Department for Work and Pensions
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Publication of DWP Research Report 429
prepared by the DEPARTMENT FOR WORK AND PENSIONS Work Welfare and Equality Group
Landlords' responses to the Disability Discrimination Act (DDA) A research report published today by the Department for Work and Pensions explores landlords' awareness of and responses to the Disability Discrimination Act (DDA), looking particularly at issues relating to changes to policies and procedures and adjustments. The research follows a report published in March looking at 'Organisations' responses to the DDA'(DWP report 410).
* There is a clear divide between the social landlords (local authorities and housing associations) and the private-sector landlords (letting agents and private landlords) in terms of policy, experience, and practice.
* Local authorities and housing associations had a good awareness of DDA legislation in general, although awareness of the duties for landlords was lower. There was very low awareness amongst the private-sector landlords of disability legislation, and little awareness of the new DDA duties for landlords.
* Local authorities and housing associations were making a wide range of adjustments and arrangements for disabled tenants which often surpassed the requirements of the new DDA duties; these included making physical adjustments to properties, adjusting policies, practices and procedures, and providing auxiliary aids.
* Letting agents and private landlords had made some adjustments to policies, practices and procedures on request. There were a small number of examples where landlords, (or letting agents on their behalf) had provided auxiliary aids, and there was generally a willingness to make adjustments, within reason.
* All landlords agreed that the key benefit of making adjustments was to enable their tenants to stay in their homes. Social landlords viewed this as part of their target to serve the diverse community. For private landlords the primary motivation was to keep tenants, as it guaranteed a regular income from their rent.
* The DDA duties for landlords were felt to have little potential impact on the social housing sector, although the DDA more generally had brought about a considerable change in policy and practice. Private landlords generally felt that the DDA duties would rarely apply to them.
* Disabled tenants felt that the duties could assist them in the future. They would require more information, advice and support around the DDA duties in order to be able to use them effectively.
Notes for editors
1. The DDA duties on landlords which existed prior to December 2006 cover the following:
* Prospective tenants - it is unlawful for landlords to discriminate against a disabled person in the terms with which they offer to let the premises, by refusing to let the premises to the disabled person, or in their treatment of the disabled person in relation to any list of persons in need of premises.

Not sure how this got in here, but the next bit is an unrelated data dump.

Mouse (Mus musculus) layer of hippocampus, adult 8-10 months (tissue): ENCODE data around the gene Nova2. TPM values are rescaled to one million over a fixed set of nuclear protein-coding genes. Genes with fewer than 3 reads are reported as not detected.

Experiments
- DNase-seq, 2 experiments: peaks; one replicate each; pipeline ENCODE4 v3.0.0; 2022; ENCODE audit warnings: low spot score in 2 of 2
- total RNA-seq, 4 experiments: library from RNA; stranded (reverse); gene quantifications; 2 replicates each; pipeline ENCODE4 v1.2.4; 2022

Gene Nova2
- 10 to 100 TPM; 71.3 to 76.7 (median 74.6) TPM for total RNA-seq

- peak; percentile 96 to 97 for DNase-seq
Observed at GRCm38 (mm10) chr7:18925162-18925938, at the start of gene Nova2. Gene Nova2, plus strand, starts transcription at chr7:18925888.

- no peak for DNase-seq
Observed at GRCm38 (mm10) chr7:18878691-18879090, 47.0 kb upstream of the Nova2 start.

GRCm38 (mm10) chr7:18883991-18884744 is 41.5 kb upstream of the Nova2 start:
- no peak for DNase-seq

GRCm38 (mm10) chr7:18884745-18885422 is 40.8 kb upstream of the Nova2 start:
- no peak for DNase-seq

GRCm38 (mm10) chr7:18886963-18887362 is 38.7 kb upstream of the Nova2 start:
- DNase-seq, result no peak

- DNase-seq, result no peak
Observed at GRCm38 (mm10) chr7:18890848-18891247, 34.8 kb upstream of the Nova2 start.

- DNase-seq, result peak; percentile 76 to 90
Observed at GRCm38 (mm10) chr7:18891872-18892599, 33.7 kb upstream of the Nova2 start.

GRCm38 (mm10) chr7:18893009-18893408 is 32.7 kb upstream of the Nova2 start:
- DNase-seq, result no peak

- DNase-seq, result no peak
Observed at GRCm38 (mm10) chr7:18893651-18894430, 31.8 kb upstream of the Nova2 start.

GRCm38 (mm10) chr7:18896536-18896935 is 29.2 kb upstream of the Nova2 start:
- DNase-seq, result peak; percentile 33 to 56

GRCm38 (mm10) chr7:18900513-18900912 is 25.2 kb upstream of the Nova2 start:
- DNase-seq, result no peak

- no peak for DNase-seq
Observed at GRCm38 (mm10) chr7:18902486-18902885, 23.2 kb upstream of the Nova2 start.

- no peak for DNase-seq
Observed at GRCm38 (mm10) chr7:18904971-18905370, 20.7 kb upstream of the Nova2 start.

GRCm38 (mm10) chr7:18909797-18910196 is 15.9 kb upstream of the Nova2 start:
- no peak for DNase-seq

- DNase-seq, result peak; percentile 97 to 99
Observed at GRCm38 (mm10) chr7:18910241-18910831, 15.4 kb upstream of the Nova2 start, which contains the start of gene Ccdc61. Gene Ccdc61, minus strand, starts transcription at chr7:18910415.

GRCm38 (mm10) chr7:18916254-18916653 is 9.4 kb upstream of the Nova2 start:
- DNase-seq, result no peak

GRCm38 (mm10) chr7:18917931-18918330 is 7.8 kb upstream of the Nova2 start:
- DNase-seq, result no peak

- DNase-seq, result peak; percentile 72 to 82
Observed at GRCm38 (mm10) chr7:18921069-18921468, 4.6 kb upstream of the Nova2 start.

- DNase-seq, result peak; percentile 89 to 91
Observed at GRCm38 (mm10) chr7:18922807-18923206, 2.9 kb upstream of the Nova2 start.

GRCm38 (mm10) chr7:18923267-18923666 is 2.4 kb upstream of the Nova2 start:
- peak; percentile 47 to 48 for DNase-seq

* Current disabled tenants - it is unlawful for landlords to discriminate in the way they permit the disabled person to make use of any benefits or facilities, or by refusing to permit the disabled person to make use of the facilities, or by evicting the disabled person or subjecting the disabled person to any other detriment.
The new DDA duties for landlords came into force in December 2006:
* There is a requirement for landlords or managers of premises to make adjustments to policies, practices and procedures, and to provide auxiliary aids and services on request. Requests from tenants need to be clear but need not be in writing, or refer to the DDA.
* There is no DDA duty to make adjustments to physical features, either to the let premises or to common parts of buildings.
2. The research was based on 45 in-depth interviews: five interviews with landlords' stakeholder organisations, 25 interviews with landlords, and 15 interviews with disabled tenants and was conducted by the Institute for Employment Studies.
3. The Prime Minister's Strategy Unit report, 'Improving the Life Chances of Disabled People', published in January 2005, set out the Government's strategy for disabled people. It included some 60 recommendations for improving disabled people's lives, focusing on four key themes: early years, the transition from childhood into adulthood, employment and independent living. The Office for Disability Issues (ODI) was launched in December 2005 to drive this strategy forward and report publicly on the progress being made. The ODI also provides leadership within Government on disability rights.
4. Research Report 429 - Landlords' responses to the Disability Discrimination Act is published today in the DWP Research Report Series. A summary and copy of the report are available on the DWP website at http://www.dwp.gov.uk/asd/asd5.
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